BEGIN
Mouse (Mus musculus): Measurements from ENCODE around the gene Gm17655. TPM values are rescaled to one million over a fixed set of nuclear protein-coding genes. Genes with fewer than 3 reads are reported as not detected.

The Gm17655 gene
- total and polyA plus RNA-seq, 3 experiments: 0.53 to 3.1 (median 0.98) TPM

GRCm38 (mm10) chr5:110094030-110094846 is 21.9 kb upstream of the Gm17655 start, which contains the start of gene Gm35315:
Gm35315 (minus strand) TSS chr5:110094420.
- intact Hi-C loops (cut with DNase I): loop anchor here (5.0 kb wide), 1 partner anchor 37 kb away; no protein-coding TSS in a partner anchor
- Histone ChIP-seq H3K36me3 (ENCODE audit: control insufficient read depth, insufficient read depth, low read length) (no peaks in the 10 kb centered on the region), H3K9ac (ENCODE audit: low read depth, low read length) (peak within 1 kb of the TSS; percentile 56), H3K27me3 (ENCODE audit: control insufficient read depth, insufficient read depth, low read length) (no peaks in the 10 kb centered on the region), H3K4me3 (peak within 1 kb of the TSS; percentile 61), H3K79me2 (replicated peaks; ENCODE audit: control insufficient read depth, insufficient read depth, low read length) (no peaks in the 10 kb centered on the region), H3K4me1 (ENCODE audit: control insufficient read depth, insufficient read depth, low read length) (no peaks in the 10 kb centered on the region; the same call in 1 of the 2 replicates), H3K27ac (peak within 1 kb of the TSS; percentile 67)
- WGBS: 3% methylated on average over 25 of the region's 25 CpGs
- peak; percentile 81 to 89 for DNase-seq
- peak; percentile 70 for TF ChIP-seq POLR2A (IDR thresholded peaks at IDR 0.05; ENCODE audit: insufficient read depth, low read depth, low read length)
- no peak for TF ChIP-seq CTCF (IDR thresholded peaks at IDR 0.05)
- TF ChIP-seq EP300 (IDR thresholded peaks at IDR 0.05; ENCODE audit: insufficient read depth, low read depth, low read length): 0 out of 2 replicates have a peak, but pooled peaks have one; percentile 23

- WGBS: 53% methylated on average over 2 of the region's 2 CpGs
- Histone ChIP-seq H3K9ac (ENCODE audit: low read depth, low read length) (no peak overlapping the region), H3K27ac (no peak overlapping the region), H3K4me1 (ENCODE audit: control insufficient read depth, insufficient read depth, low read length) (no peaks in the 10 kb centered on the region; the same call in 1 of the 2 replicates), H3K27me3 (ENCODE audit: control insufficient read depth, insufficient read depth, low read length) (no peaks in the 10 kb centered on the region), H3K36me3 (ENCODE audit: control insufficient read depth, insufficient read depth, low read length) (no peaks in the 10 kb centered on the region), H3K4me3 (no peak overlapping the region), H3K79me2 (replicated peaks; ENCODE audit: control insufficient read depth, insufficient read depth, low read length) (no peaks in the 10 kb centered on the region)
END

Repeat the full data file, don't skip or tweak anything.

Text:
Mouse (Mus musculus): Measurements from ENCODE around the gene Gm17655. TPM values are rescaled to one million over a fixed set of nuclear protein-coding genes. Genes with fewer than 3 reads are reported as not detected.

The Gm17655 gene
- total and polyA plus RNA-seq, 3 experiments: 0.53 to 3.1 (median 0.98) TPM

GRCm38 (mm10) chr5:110094030-110094846 is 21.9 kb upstream of the Gm17655 start, which contains the start of gene Gm35315:
Gm35315 (minus strand) TSS chr5:110094420.
- intact Hi-C loops (cut with DNase I): loop anchor here (5.0 kb wide), 1 partner anchor 37 kb away; no protein-coding TSS in a partner anchor
- Histone ChIP-seq H3K36me3 (ENCODE audit: control insufficient read depth, insufficient read depth, low read length) (no peaks in the 10 kb centered on the region), H3K9ac (ENCODE audit: low read depth, low read length) (peak within 1 kb of the TSS; percentile 56), H3K27me3 (ENCODE audit: control insufficient read depth, insufficient read depth, low read length) (no peaks in the 10 kb centered on the region), H3K4me3 (peak within 1 kb of the TSS; percentile 61), H3K79me2 (replicated peaks; ENCODE audit: control insufficient read depth, insufficient read depth, low read length) (no peaks in the 10 kb centered on the region), H3K4me1 (ENCODE audit: control insufficient read depth, insufficient read depth, low read length) (no peaks in the 10 kb centered on the region; the same call in 1 of the 2 replicates), H3K27ac (peak within 1 kb of the TSS; percentile 67)
- WGBS: 3% methylated on average over 25 of the region's 25 CpGs
- peak; percentile 81 to 89 for DNase-seq
- peak; percentile 70 for TF ChIP-seq POLR2A (IDR thresholded peaks at IDR 0.05; ENCODE audit: insufficient read depth, low read depth, low read length)
- no peak for TF ChIP-seq CTCF (IDR thresholded peaks at IDR 0.05)
- TF ChIP-seq EP300 (IDR thresholded peaks at IDR 0.05; ENCODE audit: insufficient read depth, low read depth, low read length): 0 out of 2 replicates have a peak, but pooled peaks have one; percentile 23

- WGBS: 53% methylated on average over 2 of the region's 2 CpGs
- Histone ChIP-seq H3K9ac (ENCODE audit: low read depth, low read length) (no peak overlapping the region), H3K27ac (no peak overlapping the region), H3K4me1 (ENCODE audit: control insufficient read depth, insufficient read depth, low read length) (no peaks in the 10 kb centered on the region; the same call in 1 of the 2 replicates), H3K27me3 (ENCODE audit: control insufficient read depth, insufficient read depth, low read length) (no peaks in the 10 kb centered on the region), H3K36me3 (ENCODE audit: control insufficient read depth, insufficient read depth, low read length) (no peaks in the 10 kb centered on the region), H3K4me3 (no peak overlapping the region), H3K79me2 (replicated peaks; ENCODE audit: control insufficient read depth, insufficient read depth, low read length) (no peaks in the 10 kb centered on the region)